Now while targeting your enemies limbs is pointless, the fact that your own limbs can be crippled was done well. A crippled head makes the screen blur every few moments, a crippled arm makes your aiming very inaccurate, and crippled legs slow you down. Of course, they can be healed right away with stimpaks or sleeping so it's not going to present a very lasting challenge at any point during the game.

Being Fallout, a game based in a post-nuclear land, there is also the added factor of radiation. Radiation is a system that is well designed, but sadly not very prominent in the game. As you become exposed to more and more radiation, your attributes suffer and if you absorb too many rads, you die. A very good mechanic to use in a game like this, and it's designed well. It just isn't very common. Radiation is usually easy to avoid, and items that lower your radiation level are rather common, making the overall threat of radiation less noticeable.

There are also mini-games for hacking computers and lockpicking. Lockpicking is a pretty good mini-game, albeit a bit easy. Hacking, however, is a tedious minigame that just drags. And the science skill, linked to hacking, is done poorly since it doesn't make the hacking itself any easier, but you still have to level it up to access tougher computers. Also, locked doors and computers are somewhat inconsistent. You'd think harder ones would reveal greater results, or be linked to big missions. Not always though. Sometimes a very hard door will yield pitiful rewards.

The meat of Fallout comes from it's vast world and open-ended experience where you can meet all kinds of people and do different things. Many quests can be completed in different ways, usually to benefit different people with different goals. For example, you can disarm a live nuke in the middle of a scrapheap town or you can rig it to explode for someone who wants the town obliterated. There are some pretty colorful characters out there, both good and evil, as well as those just looking to survive. Fallout 3 doesn't have the most content in a game, but it does have a lot. There are several various quests to be found it different spots as you explore. Many various things to do, such as killing groups or rescuing people or fetching items for people and the like.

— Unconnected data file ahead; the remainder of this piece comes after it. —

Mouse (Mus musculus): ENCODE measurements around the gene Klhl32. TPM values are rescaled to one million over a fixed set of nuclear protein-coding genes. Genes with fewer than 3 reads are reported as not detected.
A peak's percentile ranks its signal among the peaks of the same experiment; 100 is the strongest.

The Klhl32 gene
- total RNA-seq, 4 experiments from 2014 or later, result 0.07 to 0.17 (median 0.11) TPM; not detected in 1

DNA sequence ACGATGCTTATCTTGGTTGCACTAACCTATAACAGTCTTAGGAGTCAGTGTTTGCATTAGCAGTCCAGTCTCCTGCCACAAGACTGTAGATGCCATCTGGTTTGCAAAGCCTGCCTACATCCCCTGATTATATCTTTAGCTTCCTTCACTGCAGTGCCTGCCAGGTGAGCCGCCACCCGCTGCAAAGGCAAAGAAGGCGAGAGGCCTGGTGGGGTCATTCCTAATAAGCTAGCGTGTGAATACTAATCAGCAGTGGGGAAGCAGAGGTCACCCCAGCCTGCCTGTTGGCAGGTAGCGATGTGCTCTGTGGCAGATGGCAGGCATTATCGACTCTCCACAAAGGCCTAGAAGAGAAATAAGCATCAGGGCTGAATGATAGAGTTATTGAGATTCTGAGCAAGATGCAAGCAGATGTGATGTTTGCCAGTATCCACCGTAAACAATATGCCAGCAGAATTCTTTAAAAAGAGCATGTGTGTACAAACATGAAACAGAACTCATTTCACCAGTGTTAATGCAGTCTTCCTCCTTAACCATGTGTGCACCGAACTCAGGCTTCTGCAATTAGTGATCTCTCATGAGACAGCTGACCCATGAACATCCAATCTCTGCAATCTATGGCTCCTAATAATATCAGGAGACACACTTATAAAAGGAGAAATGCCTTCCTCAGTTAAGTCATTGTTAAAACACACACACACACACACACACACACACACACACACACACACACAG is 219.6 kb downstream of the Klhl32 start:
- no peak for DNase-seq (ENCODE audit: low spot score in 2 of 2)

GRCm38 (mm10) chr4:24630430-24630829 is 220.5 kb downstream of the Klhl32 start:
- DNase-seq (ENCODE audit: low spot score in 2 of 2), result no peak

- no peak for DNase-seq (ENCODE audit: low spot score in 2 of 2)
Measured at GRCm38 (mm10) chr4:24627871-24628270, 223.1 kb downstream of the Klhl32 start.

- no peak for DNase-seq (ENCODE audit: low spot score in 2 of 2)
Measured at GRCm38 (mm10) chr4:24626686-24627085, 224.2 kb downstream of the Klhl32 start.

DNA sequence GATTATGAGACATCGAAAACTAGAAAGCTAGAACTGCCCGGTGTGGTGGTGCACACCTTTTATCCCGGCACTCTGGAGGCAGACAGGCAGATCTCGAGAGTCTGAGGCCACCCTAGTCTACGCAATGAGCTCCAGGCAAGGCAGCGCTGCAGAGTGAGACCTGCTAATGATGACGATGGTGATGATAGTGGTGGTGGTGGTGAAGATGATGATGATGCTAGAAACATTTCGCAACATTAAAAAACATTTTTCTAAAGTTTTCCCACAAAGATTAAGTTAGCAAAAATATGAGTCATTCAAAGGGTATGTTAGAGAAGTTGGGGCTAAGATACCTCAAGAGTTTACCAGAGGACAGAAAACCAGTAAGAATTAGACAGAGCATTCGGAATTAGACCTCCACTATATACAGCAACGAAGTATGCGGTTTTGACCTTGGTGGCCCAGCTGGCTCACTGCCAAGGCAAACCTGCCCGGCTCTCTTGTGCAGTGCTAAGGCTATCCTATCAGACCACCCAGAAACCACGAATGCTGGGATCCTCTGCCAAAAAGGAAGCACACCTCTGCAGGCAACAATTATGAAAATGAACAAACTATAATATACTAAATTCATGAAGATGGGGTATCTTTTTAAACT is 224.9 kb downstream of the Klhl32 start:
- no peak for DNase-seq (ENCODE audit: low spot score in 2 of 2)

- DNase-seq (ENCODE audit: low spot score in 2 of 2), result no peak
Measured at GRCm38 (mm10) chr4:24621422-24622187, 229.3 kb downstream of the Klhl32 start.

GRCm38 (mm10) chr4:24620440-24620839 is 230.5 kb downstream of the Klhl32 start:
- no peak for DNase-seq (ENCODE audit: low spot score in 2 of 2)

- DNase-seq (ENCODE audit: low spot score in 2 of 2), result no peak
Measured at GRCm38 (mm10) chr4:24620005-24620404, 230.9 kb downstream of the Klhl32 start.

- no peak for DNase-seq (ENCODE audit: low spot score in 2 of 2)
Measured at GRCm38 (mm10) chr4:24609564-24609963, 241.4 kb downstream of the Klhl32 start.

The main story is pretty interesting and involving, and ends up leaving you with a couple choices that will really have a big impact on the wasteland. I don't want to reveal any spoilers, but let's just so you do have a big choice at the end that determines the fate of the wasteland. For the most part, the main story revolves around trying to find your dad, learning the truth about how you were born, and then being tasked with continuing the work your parents continued. It's on the short side, but it's really interesting. And many side quests are interesting as well. A big plus for Fallout is that you can truly have an impact on the world around you. You can ruin people's lives or save them from danger, and then see the results of your work later on. Parts of the world do change depending on how you finish some quests. This is probably the game's biggest strength, as it present a free-roaming world where you feel you actually have an impact on events, rather than just doing random busy work. The dialogue system is also pretty cool. It has a lot of variety in that you can choose to be polite or a real jerk as soon as you greet a new NPC. How you treat an NPC will of course alter how they view you. Sometimes being nicer will yield some rewards, and sometimes being tough or mean will also yield some different rewards, at the cost of them not liking you later on. There are also speech checks, dialogue options that have a certain percent chance of succeeding depending on how high your speech skill is. These options are useful for completing quests in peaceful ways sometimes or getting even bigger rewards sometimes. The only downside is that most will always have a chance to fail even with high speech, and the percentage chance will entice many to reload until they successfully pass a speech check. It would've been better if it was more straightforward with a certain requirement to meet in order to pass. But it's still a cool concept overall